BlockFi Files for Bankruptcy. What It Means for Investors

BlockFi, a cryptocurrency lender that targeted ordinary investors eager for a piece of the crypto mania, filed for bankruptcy on […]

BlockFi Files for Bankruptcy. What It Means for Investors

BlockFi, a cryptocurrency lender that targeted ordinary investors eager for a piece of the crypto mania, filed for bankruptcy on Monday, felled by its financial ties to FTX, the embattled exchange whose recent downfall has shaken the crypto industry to its core.

Based in Jersey City, N.J., BlockFi marketed itself primarily to small investors, offering them loans backed by cryptocurrency in minutes without credit checks, as well as accounts that paid high interest on crypto deposits. As of last year, the lender claimed to have more than 450,000 retail clients.

On Monday, BlockFi, which was founded in 2017, filed for Chapter 11 protection in New Jersey. Its implosion is the latest example of an industry built on shaky foundations, with companies so intertwined that a single wobble can unleash financial chaos.

BlockFi isn’t the first crypto lender to file for bankruptcy. In July, two of its rivals, Celsius Network and Voyager Digital, collapsed within a week of each other. They were struggling to right themselves after a market panic in the spring, when the value of many high-profile cryptocurrencies plummeted. Bitcoin alone fell 20 percent in a week.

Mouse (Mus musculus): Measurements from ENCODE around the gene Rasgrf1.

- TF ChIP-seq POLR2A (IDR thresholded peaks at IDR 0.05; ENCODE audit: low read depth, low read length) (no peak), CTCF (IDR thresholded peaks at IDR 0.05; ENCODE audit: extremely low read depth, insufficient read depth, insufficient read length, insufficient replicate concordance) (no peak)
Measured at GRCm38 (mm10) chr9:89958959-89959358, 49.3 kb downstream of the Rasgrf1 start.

BlockFi Ran Out of Lifelines

Formerly one of the world’s largest crypto exchanges, the collapse of FTX has rapidly accelerated the spread of contagion throughout the cryptocurrency industry.

The Bahamas-based exchange filed for bankruptcy on Nov. 15, with an estimated  $8 billion hole on its balance sheet. In addition to FTX, 130 related entities have filed for bankruptcy.

It’s estimated that FTX owes its top 50 creditors $3.1 billion, according to documents filed with the bankruptcy court, including BlockFi.

BlockFi accepted a package of loans worth up to $400 million from FTX earlier this year. The package came in the form of a bailout to help the distressed crypto exchange survive a liquidity crunch that arose originally from its exposure to the meltdown of the TerraUSD stablecoin.

The Terra collapse wiped out around half a trillion dollars in market capitalization from broader crypto markets.

FTX’s “white knight” deal gave it the right to acquire BlockFi within a year, and shored up liquidity for the distressed firm.

BlockFi advisor Mark Renzi stated in court filings that Three Arrows Capital had been “one of BlockFi’s largest borrower clients.” The Singapore-based hedge fund had been heavily invested in TerraUSD, exposing the tangled web of the crypto world.

This earlier round of contagion forced crypto lenders like Celsius and Voyager Digital to file for bankruptcy protection. Celsius went underwater, reportedly owing customers $4.7 billion. Meanwhile, the bill for Voyager was $1.3 billion.

While FTX’s credit facility prevented BlockFi from going under over the summer, ultimately, neither firm escaped the widening reach of the crypto meltdown.

Changpeng Zhao, CEO of crypto exchange Binance, is disclosing Binance’s reserves and calling for the industry to become more transparent.